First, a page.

Supreme Court rules Biden can end Trump’s ‘Remain in Mexico’ policy
The Supreme Court upholds Biden’s broad power to repeal the Trump-era ‘Remain in Mexico’ policy.
The Supreme Court on Thursday upheld President Biden’s power to enforce immigration laws, ruling he may repeal the Trump-era “Remain in Mexico” policy, which barred most Central American migrants from entering the United States to seek asylum.
The 5-4 decision in Biden vs. Texas reversed lower court rulings that held the Democratic administration must continue President Trump’s strict border enforcement policy.
Chief Justice John G. Roberts Jr. wrote the majority opinion, joined by fellow conservative Justice Brett M. Kavanaugh and the court’s three liberals, Justices Stephen G. Breyer, Sonia Sotomayor and Elena Kagan.
Roberts said the law allowed the administration to return asylum seekers to Mexico but did not require it to do so.
His opinion is not a sweeping victory for the administration, but the chief justice said the law did not require Biden to adopt Trump’s view of the law.
“We merely hold that [the Immigration and National Act] means what it says: ‘may’ means ‘may,’ and the INA itself does not require the secretary to continue exercising his discretionary authority under these circumstances,” he wrote.
The justices returned the case to a lower court in Texas to consider other remaining objections to Biden’s policy.
Immigrant rights activists hailed the outcome as a major victory and a welcome surprise.
“This is a victory for the thousands who were left stranded by Trump’s Remain in Mexico policy,” said Erin Mazursky, managing director of Families Belong Together. It “comes in the same week that we are mourning the lives lost in San Antonio — a devastating tragedy directly tied to policies like Remain in Mexico that have obstructed a safe and fair asylum system.”
She was referring to the more than 50 migrants who died after having been abandoned inside a truck trailer in the Texas heat.
“Now, the Biden administration must put an end to this cruel policy and move forward with its promise of a more compassionate approach to a system that welcomes people seeking safety,” she said.
But ACLU attorney Lee Gelernt cautioned the policy at the border may not change as long as Title 42 is in place. That pandemic-related rule has blocked migrants from entering to apply for asylum, and it is unchanged by Thursday’s ruling.
“There are overlapping policies, and Title 42 is more extreme and affects more people than MPP,” he said, referring to the Migrant Protection Protocols, the official name of the Trump-era policy. “So as a practical matter, it doesn’t matter much if MPP can be used if Title 42 is in effect,” he said.
A federal judge in Louisiana blocked repeal of Title 42, and the litigation to challenge that ruling is moving slowly, Gelernt said.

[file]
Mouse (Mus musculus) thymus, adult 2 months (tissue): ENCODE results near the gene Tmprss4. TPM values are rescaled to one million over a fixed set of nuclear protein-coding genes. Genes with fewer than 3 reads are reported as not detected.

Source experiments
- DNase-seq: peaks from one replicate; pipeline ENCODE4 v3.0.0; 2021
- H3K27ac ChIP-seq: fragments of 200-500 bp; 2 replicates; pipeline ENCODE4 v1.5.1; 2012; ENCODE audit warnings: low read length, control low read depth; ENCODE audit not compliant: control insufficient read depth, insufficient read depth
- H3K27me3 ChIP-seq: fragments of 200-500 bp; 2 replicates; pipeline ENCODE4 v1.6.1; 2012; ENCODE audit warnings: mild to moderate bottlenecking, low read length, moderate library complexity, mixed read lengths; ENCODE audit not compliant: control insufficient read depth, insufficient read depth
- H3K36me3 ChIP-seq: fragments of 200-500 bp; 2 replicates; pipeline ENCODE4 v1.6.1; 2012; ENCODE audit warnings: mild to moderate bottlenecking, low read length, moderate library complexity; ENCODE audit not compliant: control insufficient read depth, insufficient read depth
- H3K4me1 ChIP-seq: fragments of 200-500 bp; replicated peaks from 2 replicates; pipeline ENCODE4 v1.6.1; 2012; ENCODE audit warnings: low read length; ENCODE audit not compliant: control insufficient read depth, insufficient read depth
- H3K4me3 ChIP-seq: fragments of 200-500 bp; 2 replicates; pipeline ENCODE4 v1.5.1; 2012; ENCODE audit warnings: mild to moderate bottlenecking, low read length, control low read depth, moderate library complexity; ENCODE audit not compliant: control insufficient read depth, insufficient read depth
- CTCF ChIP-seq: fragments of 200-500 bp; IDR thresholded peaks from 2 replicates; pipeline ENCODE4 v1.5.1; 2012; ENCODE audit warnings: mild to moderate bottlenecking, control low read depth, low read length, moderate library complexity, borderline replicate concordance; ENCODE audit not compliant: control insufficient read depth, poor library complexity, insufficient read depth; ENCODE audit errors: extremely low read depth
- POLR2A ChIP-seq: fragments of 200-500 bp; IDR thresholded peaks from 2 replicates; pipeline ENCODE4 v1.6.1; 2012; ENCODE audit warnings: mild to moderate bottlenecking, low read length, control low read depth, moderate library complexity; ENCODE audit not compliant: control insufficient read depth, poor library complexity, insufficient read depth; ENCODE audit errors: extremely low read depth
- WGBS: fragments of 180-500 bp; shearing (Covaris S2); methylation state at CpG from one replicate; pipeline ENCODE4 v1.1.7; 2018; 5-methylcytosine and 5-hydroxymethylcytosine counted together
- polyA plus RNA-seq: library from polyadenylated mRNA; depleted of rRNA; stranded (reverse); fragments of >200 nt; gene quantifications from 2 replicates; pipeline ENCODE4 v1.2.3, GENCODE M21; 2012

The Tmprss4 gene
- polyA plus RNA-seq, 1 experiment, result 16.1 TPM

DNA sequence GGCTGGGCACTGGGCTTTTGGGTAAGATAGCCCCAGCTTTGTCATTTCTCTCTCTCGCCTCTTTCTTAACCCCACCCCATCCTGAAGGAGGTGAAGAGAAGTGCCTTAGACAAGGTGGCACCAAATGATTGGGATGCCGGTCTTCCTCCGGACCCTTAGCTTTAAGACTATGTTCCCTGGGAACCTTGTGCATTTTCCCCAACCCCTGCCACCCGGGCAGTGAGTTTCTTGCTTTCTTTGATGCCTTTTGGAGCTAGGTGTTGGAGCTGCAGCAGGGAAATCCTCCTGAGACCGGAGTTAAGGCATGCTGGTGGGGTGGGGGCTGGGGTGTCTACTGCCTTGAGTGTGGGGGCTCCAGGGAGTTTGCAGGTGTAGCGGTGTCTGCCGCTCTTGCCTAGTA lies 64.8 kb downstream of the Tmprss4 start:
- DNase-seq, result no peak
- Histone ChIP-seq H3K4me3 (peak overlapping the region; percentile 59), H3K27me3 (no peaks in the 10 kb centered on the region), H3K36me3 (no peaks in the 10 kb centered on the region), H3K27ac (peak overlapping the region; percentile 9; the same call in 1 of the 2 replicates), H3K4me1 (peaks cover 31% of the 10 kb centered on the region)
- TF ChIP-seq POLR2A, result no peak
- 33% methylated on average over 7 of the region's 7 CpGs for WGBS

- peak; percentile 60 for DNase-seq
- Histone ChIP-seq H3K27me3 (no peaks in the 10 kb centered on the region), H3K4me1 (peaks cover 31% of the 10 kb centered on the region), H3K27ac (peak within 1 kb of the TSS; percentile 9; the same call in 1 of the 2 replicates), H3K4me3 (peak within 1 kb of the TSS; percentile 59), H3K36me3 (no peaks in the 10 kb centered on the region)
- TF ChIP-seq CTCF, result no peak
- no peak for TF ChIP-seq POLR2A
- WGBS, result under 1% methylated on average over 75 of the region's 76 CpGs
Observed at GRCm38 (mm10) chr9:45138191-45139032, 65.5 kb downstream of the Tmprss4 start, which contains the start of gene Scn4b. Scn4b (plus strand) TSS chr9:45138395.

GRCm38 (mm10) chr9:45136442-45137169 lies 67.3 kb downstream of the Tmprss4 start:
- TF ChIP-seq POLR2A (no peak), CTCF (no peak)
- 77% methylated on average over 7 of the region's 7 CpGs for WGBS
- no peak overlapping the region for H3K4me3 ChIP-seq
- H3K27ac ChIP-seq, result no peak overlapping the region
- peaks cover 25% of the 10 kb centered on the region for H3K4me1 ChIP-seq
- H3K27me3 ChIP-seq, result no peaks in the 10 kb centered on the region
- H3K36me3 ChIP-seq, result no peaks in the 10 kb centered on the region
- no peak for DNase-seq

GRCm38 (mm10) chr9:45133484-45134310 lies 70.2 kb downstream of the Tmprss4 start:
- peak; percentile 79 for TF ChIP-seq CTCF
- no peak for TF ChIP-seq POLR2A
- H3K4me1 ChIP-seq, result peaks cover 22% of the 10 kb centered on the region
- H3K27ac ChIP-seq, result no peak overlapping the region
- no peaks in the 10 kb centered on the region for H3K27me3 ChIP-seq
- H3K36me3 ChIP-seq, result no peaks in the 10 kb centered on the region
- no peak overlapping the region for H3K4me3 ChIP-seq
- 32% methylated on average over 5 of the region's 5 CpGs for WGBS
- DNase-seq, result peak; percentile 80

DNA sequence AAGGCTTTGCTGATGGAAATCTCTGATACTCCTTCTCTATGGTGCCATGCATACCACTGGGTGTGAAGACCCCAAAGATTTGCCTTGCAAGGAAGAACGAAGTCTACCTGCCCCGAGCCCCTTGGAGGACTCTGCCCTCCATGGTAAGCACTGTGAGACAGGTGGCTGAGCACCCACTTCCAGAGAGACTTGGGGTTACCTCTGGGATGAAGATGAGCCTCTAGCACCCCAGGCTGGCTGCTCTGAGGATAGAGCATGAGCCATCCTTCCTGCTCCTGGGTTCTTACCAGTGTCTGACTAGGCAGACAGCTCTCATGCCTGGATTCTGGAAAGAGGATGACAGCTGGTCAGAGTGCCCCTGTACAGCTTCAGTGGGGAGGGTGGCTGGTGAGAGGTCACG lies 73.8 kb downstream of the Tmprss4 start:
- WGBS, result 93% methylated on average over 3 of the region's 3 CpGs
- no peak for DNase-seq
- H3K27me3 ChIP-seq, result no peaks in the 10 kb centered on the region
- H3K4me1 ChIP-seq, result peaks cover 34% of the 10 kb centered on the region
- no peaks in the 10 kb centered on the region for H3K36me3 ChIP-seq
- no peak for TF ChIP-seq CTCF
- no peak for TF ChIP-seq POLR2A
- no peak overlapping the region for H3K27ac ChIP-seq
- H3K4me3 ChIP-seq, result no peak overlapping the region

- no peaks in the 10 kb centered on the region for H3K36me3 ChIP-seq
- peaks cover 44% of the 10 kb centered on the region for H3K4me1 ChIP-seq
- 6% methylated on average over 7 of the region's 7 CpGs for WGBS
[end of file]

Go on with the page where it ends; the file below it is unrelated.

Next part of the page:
Some immigrants-rights advocates contend the administration does not want to make a major change in the border policy before the November elections.
Trump announced his policy in December 2018. Migrants from Central America were told they could no longer enter the United States at a border crossing, apply for asylum and seek their release while their claims were pending, a process that can stretch over several years.
Ruling in favor of coal-producing states, Supreme Court says Congress, not the EPA, has the authority to make decisions on fighting climate change.
Instead, they were told they must wait in Mexico until their claims were set to be heard before an immigration judge.
Immigrant rights advocates condemned the Trump policy as unsafe and inhumane. Biden signaled his intent to repeal it in his first days in office.
But the new administration ran into a strong legal challenge from Republican state attorneys general in Texas and Missouri. They filed suits arguing that Biden’s repeal of Trump’s policy violated the law and procedural rules. And they won rulings from Trump-appointed judges that blocked the repeal.
Last year, the Supreme Court turned away the administration’s pleas and refused to intervene. But the justices agreed to hear full arguments in April.
The Supreme Court will hear a case about Republican lawmakers wanting to draw partisan election maps without interference from state high courts.
At issue were conflicting provisions in immigration laws. Lawyers for Texas pointed out that one says most asylum seekers “shall be detained” until their cases are heard, or the government “may return” them to the territory where they entered.
Biden’s lawyers pointed to other provisions that say asylum seekers may be released on parole in “a case-by-case” for urgent or humanitarian reasons. They also argued it has been understood for decades that the immigration authorities did not have nearly enough detention facilities to hold all the migrants who had pending asylum claims.
Last week, Kavanaugh joined the more conservative justices in the major rulings on abortion, guns and religion. But on Thursday, he agreed with Roberts that the president, whether a Republican or Democrat, has leeway on how to enforce immigration laws.
The long-standing problem, he said, is that the government does not have enough space to hold many tens of thousands of asylum-seekers until their cases can be heard.
“When the Department of Homeland Security lacks sufficient capacity to detain noncitizens at the southern border pending their immigration proceedings (often asylum proceedings), ... the immigration laws afford two primary options,” he said. “Option one: DHS may grant noncitizens parole into the United States. ... Notably, every administration beginning in the late 1990s has relied heavily on the parole option, including the administrations of Presidents Clinton, Bush, Obama, Trump, and Biden.”
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